Frank Owen Gehry, b. Goldberg, was born in 1929 in Toronto. His parents were immigrants of Jewish-Polish origin. Gehry is a multi-award winning architect and designer and has lived in California since 1947. Its style is mainly characterized by a deconstructivist architecture, which can be admired in buildings such as the Guggenheim Museum in Bilbao, Spain, or the Gehry Tower in Hanover. He also boldly transformed his own dwelling-house with his wife's permission, according to his ideas, and extended it and some annexes. He is often referred to as one of the most important architects in the USA since Frank Lloyd Wright.
Already at an early age Gehry had fun in architecture and design: his grandfather had a store of iron and household goods. With his waste he already made the first houses and cities together in his childhood. He later moved to the University of Los Angeles in Los Angeles, where he studied architecture until 1954. He financed his studies by driving truck transports. After this first degree, a second at the Harvard Graduate School of Design followed. There, Gehry was concerned with the map. It was not long since he had his own architectural office in Los Angeles (1962).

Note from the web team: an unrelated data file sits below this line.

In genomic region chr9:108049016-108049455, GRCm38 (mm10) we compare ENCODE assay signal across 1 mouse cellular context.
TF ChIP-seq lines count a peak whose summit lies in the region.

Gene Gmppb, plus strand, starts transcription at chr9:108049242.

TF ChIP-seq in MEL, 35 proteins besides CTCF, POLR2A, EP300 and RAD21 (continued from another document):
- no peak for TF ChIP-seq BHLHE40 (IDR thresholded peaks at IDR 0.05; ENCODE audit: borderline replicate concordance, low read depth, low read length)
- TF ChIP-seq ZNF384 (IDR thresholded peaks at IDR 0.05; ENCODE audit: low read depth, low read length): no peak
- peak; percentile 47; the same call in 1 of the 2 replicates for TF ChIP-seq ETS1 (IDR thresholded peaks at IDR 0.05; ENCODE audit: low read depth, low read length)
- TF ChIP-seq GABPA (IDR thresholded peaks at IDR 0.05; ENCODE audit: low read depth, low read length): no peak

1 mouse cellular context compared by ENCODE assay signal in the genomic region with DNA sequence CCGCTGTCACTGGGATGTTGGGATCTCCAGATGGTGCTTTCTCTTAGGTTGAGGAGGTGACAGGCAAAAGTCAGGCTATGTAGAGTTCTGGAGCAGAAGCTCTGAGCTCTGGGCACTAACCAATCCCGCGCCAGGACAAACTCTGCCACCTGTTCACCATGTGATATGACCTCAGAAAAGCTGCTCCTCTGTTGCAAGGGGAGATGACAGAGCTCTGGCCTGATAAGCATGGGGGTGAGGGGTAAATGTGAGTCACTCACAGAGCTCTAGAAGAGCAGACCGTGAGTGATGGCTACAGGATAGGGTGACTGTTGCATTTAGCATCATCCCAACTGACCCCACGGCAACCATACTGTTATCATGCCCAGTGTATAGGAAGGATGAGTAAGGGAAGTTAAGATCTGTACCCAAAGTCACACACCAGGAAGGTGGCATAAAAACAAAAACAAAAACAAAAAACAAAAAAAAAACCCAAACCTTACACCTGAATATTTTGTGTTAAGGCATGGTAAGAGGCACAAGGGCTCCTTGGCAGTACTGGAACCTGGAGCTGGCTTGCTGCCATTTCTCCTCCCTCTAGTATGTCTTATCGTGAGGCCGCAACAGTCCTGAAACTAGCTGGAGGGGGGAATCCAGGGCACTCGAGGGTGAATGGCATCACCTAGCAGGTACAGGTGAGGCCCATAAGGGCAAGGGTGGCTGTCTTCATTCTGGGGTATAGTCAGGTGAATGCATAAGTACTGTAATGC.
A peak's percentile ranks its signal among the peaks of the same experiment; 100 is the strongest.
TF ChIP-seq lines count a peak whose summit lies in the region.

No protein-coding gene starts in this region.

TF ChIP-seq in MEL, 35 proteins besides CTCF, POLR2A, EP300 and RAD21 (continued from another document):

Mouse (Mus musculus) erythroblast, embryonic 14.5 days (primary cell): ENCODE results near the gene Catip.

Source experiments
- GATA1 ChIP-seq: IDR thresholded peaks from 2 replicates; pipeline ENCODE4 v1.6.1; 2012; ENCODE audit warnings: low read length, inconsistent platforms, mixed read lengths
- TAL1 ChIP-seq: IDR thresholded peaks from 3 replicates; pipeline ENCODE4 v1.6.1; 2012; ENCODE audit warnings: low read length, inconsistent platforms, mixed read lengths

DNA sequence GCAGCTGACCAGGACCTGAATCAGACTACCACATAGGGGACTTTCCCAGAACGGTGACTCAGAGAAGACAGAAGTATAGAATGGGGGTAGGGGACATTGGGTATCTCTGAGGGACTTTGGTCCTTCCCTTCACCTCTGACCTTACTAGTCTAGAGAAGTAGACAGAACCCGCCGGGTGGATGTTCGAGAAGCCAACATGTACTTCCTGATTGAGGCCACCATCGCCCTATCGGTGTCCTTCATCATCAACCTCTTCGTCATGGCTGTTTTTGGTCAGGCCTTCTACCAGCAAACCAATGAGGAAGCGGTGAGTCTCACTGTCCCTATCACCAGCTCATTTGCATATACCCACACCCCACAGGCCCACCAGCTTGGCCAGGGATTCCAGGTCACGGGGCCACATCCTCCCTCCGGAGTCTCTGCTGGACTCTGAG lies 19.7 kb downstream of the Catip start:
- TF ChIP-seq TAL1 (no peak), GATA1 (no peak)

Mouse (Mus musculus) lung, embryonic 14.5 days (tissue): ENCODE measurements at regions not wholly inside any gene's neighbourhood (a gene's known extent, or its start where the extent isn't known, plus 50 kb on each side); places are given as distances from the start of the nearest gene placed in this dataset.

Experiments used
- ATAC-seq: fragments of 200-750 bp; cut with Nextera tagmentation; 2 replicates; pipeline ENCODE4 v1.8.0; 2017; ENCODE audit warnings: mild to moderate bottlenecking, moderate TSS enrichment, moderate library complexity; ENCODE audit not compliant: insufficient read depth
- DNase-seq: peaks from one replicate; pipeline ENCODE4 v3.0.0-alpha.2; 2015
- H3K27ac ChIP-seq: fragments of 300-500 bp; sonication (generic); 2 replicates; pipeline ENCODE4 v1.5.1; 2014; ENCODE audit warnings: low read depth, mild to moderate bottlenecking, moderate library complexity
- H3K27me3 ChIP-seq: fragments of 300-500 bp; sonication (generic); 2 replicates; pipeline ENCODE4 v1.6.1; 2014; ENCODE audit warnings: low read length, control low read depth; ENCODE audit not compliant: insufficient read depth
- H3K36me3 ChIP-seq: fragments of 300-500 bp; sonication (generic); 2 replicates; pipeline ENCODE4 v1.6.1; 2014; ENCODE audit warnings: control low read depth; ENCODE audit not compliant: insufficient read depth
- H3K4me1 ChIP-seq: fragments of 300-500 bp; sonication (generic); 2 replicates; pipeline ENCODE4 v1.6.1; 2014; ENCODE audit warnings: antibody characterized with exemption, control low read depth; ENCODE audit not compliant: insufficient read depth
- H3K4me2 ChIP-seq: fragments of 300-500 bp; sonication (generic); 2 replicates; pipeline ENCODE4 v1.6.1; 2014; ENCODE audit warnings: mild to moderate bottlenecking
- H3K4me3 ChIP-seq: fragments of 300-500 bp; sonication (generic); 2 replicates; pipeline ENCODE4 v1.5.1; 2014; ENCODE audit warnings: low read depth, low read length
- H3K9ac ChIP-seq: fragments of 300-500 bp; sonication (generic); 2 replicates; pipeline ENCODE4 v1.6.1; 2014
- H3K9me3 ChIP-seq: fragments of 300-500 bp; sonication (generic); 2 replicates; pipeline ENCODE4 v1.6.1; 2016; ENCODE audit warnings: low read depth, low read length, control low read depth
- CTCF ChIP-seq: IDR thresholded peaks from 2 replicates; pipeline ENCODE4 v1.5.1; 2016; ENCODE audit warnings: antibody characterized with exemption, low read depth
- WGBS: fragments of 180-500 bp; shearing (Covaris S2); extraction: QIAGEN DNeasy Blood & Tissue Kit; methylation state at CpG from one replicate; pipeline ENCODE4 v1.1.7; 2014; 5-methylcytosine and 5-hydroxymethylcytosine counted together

Perhaps his love for sparse materials came in his childhood, when he used the fall of his grandfather. For even in the further course of his life and in the design limited gehry often to cheap materials, such as plywood and corrugated cardboard. From these simple materials, he created typically deconstructive buildings and curved furniture (cardboard furniture "Easy Edges" 1969-1972). The houses designed by him have a very special style: tilting rooms, broken geometry, angled planes and inverted shapes are just a few keywords. Thus, Gehry wanted to develop a completely new understanding of space, whereby spaces flow into each other and the whole is given a collage-like character.